How Tyus Jones Became The Best Value In The NBA 


The role of the understudy is to learn another’s role in order to be able to act as a replacement at short notice. 

Sounds like the job description of a backup point guard doesn’t it? The notion of a player who is kept back from action to reinforce or protect others during an emergency might as well be synonymous with the name Tyus Jones

Throughout his seven years in the NBA, Jones has made a living exemplifying this very idea and has subsequently redefined the value that a backup point guard can have in this league.

In the process ‘Stones’ has proven that the backup point guard position is a vital piece to the sustainability of a team’s championship aspirations.    

Next Man Up

By now the idea of “next man up” with the Grizzlies and their culture has been commented on ad nauseam. What is often not discussed, however, is that in order to be able to buy into this notion a player has to first be available to even be considered as the next man up.

This is where Tyus Jones stands head and shoulders above the majority of his teammates. 

In his three seasons with the Memphis Grizzlies, Jones has appeared in 208 out of a possible 246 games with the team. That’s 85% of his games. 

Omit his absences that are attributed to the 2019/2020 “Bubble,” then Jones has appeared in 88% of his total games with the Grizzlies. 

Eighty-eight percent

Jones has been available at a ridiculously high clip during his time on Beale Street, and it is a point of his game that is often forgotten when his name is brought up. When Ja Morant is your team’s point guard, the availability of his backup should be a topic of conversation. 

Quite The Run

Much was made about the Grizzlies 20-5 run during the absence of their superstar last season.

The sheer electricity with which Morant plays invites more health risks than some stars in the league have.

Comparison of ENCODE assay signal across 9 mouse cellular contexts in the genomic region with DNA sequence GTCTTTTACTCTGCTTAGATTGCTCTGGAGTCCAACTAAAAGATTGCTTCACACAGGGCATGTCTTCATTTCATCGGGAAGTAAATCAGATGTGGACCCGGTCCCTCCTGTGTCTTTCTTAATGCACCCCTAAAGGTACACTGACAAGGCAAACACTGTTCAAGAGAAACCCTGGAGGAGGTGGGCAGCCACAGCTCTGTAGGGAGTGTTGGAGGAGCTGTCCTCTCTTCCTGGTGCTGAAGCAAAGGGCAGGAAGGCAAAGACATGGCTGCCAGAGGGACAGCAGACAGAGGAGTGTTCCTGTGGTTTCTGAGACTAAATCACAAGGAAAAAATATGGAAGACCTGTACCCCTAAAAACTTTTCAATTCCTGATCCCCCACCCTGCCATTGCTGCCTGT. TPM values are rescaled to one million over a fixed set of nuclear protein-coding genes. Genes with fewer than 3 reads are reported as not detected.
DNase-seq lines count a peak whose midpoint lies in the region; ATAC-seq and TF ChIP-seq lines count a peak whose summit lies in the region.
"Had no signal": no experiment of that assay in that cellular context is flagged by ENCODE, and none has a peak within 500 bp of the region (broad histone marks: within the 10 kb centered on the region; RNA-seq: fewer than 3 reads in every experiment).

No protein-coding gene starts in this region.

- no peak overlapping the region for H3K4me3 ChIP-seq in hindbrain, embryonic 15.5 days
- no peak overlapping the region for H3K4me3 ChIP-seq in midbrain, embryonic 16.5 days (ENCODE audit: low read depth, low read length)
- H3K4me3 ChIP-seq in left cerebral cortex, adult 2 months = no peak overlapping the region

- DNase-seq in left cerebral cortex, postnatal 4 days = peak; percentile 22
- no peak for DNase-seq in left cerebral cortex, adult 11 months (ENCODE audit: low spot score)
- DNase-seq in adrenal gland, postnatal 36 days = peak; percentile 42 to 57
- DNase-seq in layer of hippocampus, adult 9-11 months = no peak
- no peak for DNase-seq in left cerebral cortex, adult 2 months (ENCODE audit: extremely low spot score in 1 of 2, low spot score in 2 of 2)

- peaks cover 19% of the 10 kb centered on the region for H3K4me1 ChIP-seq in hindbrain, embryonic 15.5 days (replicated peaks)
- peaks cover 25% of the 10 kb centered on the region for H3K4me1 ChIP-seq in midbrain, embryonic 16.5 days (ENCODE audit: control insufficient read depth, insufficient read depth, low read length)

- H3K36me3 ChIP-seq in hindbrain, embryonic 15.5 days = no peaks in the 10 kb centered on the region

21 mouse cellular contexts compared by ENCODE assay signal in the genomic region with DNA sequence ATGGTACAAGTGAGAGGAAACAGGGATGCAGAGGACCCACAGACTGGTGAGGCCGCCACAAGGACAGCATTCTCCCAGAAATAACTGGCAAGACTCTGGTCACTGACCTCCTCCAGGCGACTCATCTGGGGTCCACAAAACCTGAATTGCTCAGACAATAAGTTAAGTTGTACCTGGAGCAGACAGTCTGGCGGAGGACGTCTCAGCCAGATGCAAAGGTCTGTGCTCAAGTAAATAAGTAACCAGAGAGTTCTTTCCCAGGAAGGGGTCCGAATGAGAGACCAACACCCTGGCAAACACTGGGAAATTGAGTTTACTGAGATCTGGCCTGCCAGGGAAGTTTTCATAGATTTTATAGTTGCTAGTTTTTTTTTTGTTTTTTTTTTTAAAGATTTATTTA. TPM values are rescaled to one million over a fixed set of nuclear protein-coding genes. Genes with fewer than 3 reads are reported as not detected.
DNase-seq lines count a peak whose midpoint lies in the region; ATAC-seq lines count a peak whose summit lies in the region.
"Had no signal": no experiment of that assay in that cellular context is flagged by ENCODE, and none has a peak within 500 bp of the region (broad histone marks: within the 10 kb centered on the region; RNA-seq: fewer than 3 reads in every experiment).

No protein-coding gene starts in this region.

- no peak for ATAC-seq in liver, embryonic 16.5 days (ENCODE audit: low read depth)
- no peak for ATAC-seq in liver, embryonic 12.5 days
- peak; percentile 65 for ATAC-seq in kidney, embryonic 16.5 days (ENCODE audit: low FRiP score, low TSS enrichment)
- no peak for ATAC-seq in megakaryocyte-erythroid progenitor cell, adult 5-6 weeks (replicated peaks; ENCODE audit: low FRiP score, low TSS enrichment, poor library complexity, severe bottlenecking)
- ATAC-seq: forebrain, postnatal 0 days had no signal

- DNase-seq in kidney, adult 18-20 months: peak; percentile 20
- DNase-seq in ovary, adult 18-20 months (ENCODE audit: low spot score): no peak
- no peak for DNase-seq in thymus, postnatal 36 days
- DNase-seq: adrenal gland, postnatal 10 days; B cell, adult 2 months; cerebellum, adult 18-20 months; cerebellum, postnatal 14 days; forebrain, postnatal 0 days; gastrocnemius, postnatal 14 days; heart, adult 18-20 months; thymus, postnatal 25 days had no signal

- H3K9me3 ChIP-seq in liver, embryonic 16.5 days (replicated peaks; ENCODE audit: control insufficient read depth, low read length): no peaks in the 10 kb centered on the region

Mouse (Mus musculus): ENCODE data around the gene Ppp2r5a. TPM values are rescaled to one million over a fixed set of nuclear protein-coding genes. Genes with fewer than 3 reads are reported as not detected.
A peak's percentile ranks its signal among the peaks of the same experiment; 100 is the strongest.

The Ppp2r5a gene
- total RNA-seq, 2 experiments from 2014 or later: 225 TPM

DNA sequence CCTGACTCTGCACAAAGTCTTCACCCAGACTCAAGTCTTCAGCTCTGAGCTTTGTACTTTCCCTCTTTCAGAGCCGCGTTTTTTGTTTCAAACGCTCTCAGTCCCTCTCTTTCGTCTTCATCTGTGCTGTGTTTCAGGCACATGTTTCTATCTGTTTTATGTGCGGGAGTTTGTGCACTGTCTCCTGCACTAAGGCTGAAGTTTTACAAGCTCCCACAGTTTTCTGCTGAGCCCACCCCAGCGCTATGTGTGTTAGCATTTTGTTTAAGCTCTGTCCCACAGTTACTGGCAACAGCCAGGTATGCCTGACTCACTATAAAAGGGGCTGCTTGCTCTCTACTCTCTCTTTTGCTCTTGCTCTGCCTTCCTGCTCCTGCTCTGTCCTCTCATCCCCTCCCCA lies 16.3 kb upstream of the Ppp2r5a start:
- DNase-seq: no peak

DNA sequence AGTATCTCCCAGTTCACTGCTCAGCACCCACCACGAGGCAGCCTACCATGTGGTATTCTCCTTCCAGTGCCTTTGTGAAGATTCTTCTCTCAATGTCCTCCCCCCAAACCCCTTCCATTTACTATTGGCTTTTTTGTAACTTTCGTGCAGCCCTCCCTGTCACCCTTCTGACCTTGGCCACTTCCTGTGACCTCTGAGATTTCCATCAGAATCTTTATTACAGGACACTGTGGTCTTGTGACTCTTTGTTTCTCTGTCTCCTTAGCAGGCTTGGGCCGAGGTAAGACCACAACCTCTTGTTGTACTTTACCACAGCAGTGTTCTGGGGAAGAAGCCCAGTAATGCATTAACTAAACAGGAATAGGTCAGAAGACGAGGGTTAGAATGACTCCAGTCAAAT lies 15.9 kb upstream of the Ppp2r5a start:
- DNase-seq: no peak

Thankfully, Memphis has a point guard ready to fill in for “12” that many in the league would want to be their starter. 

The average of Tyus’ stats across his 23 starts last season are: 

  • FG%: 0.448
  • 3P%: 0.377
  • FT%: 0.745
  • TRB: 3
  • AST: 7
  • STL: 1
  • TOV: 1
  • PTS: 13 

By comparison, here are Morant’s season stats:

  • FG%: 0.493
  • 3P%: 0.344
  • FT%: 0.761
  • TRB: 6
  • AST: 7
  • STL: 1
  • TOV: 3
  • PTS: 21

It really is amazing when one begins to think of just how much worse you could do as an organization when filling in for the player who captains the ship.

Jones has proven on numerous occasions that should he be called upon to substitute in an emergency, not only will he be ready; he will thrive. 

Jack of All Trades, Master of One

What has separated Jones from his contemporaries across the league is the consistency he brings to his game. He has led the league for four seasons in a row in assist to turnover ratio

For those of you not listening: Tyus Jones has led the league in assist to turnover ratio for four seasons in a row

Let that sink in for a minute.

Has the absurdity of it hit you yet? Here’s a breakdown of that stat for the past four seasons:

Good luck getting the ball out of this man’s hands; he’s not giving you the ball unless he wants you to have it.

Oh and it translates, too. 

Of all the lineup combinations used by the Grizzlies last season, there were 19 that were used in more than ten games together. Out of those different combos, Tyus appeared in nine of them.

Every single one of those nine lineup combos boasted a PIE (player impact estimate) of at least 46.

If there’s someone who is going to have to take over at point guard or take over the starter’s duties for a spell, Tyus Jones is about as perfect of a replacement that you could ask for.

Especially considering his contract.

A Tale of Two Contracts

The Grizzlies signed Tyus Jones this past offseason to a two year contract worth $29,000,000, fully guaranteed, with an average annual salary of $14,500,000. On a per year basis, this pays him as the twenty-fourth highest-paid point guard in the league. 

This is in contrast to his previous contract with Memphis, a 3 year deal worth $26,445,300, with $23,895,300 guaranteed at signing. This made for an average annual salary of $8,815,100, making him the thirty-fifth highest-paid point guard in the league.